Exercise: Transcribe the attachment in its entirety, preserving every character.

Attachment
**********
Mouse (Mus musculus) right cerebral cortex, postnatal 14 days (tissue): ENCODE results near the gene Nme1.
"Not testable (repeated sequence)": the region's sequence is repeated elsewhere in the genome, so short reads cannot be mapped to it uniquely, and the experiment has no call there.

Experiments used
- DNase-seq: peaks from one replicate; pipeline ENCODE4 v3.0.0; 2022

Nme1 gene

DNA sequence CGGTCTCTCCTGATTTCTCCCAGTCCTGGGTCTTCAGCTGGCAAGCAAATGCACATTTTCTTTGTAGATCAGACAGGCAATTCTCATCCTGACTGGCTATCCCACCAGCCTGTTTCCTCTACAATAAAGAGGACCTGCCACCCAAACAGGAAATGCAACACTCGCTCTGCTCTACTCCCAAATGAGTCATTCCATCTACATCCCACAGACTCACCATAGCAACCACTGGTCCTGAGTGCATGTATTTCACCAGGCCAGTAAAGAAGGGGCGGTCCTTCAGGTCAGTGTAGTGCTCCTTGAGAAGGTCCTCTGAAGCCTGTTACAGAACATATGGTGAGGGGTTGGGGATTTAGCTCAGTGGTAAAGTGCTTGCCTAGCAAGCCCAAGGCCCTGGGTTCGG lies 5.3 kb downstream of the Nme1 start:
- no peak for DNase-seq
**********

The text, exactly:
Mouse (Mus musculus) right cerebral cortex, postnatal 14 days (tissue): ENCODE results near the gene Nme1.
"Not testable (repeated sequence)": the region's sequence is repeated elsewhere in the genome, so short reads cannot be mapped to it uniquely, and the experiment has no call there.

Experiments used
- DNase-seq: peaks from one replicate; pipeline ENCODE4 v3.0.0; 2022

Nme1 gene

DNA sequence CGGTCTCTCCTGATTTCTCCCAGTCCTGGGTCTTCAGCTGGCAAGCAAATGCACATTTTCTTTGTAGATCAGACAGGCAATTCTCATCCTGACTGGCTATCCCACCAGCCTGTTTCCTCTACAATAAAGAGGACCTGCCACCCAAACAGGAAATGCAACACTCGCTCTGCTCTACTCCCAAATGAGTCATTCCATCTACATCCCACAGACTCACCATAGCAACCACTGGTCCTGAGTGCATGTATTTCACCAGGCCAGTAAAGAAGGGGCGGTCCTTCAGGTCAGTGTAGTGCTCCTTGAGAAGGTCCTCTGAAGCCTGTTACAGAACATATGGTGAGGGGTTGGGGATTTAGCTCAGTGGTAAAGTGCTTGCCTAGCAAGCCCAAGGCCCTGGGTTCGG lies 5.3 kb downstream of the Nme1 start:
- no peak for DNase-seq